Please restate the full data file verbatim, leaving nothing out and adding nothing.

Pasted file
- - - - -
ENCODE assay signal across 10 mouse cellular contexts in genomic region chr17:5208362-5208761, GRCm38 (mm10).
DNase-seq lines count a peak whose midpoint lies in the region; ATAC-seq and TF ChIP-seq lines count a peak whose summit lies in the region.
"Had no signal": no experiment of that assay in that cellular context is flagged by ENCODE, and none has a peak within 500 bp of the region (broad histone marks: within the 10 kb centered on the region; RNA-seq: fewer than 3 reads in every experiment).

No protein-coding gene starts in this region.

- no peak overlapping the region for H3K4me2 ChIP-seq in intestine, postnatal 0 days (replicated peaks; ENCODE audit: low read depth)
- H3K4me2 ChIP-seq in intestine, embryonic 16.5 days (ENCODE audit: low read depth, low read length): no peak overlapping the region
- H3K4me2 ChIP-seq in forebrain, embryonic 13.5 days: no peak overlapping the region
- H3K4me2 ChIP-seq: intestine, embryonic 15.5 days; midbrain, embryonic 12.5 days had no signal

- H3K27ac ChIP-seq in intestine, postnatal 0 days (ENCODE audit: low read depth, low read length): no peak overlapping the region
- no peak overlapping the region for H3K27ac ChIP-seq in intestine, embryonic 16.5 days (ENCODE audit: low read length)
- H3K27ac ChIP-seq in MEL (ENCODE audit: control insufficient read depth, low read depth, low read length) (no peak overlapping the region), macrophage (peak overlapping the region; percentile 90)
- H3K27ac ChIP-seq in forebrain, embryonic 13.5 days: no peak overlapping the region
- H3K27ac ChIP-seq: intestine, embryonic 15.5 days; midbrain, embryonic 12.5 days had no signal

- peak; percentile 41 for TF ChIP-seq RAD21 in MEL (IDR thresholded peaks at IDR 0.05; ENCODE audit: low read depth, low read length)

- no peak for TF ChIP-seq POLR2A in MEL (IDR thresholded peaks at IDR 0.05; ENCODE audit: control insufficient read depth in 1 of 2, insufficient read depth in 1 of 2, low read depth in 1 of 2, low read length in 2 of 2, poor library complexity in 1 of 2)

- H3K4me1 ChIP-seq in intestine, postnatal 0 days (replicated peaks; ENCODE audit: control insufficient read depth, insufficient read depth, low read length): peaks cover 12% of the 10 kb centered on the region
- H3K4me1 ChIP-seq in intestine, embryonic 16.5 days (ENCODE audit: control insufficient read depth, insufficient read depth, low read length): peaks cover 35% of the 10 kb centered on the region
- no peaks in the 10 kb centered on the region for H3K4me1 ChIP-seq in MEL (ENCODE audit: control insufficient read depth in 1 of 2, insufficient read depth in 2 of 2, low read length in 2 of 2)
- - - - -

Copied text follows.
ENCODE assay signal across 10 mouse cellular contexts in genomic region chr17:5208362-5208761, GRCm38 (mm10).
DNase-seq lines count a peak whose midpoint lies in the region; ATAC-seq and TF ChIP-seq lines count a peak whose summit lies in the region.
"Had no signal": no experiment of that assay in that cellular context is flagged by ENCODE, and none has a peak within 500 bp of the region (broad histone marks: within the 10 kb centered on the region; RNA-seq: fewer than 3 reads in every experiment).

No protein-coding gene starts in this region.

- no peak overlapping the region for H3K4me2 ChIP-seq in intestine, postnatal 0 days (replicated peaks; ENCODE audit: low read depth)
- H3K4me2 ChIP-seq in intestine, embryonic 16.5 days (ENCODE audit: low read depth, low read length): no peak overlapping the region
- H3K4me2 ChIP-seq in forebrain, embryonic 13.5 days: no peak overlapping the region
- H3K4me2 ChIP-seq: intestine, embryonic 15.5 days; midbrain, embryonic 12.5 days had no signal

- H3K27ac ChIP-seq in intestine, postnatal 0 days (ENCODE audit: low read depth, low read length): no peak overlapping the region
- no peak overlapping the region for H3K27ac ChIP-seq in intestine, embryonic 16.5 days (ENCODE audit: low read length)
- H3K27ac ChIP-seq in MEL (ENCODE audit: control insufficient read depth, low read depth, low read length) (no peak overlapping the region), macrophage (peak overlapping the region; percentile 90)
- H3K27ac ChIP-seq in forebrain, embryonic 13.5 days: no peak overlapping the region
- H3K27ac ChIP-seq: intestine, embryonic 15.5 days; midbrain, embryonic 12.5 days had no signal

- peak; percentile 41 for TF ChIP-seq RAD21 in MEL (IDR thresholded peaks at IDR 0.05; ENCODE audit: low read depth, low read length)

- no peak for TF ChIP-seq POLR2A in MEL (IDR thresholded peaks at IDR 0.05; ENCODE audit: control insufficient read depth in 1 of 2, insufficient read depth in 1 of 2, low read depth in 1 of 2, low read length in 2 of 2, poor library complexity in 1 of 2)

- H3K4me1 ChIP-seq in intestine, postnatal 0 days (replicated peaks; ENCODE audit: control insufficient read depth, insufficient read depth, low read length): peaks cover 12% of the 10 kb centered on the region
- H3K4me1 ChIP-seq in intestine, embryonic 16.5 days (ENCODE audit: control insufficient read depth, insufficient read depth, low read length): peaks cover 35% of the 10 kb centered on the region
- no peaks in the 10 kb centered on the region for H3K4me1 ChIP-seq in MEL (ENCODE audit: control insufficient read depth in 1 of 2, insufficient read depth in 2 of 2, low read length in 2 of 2)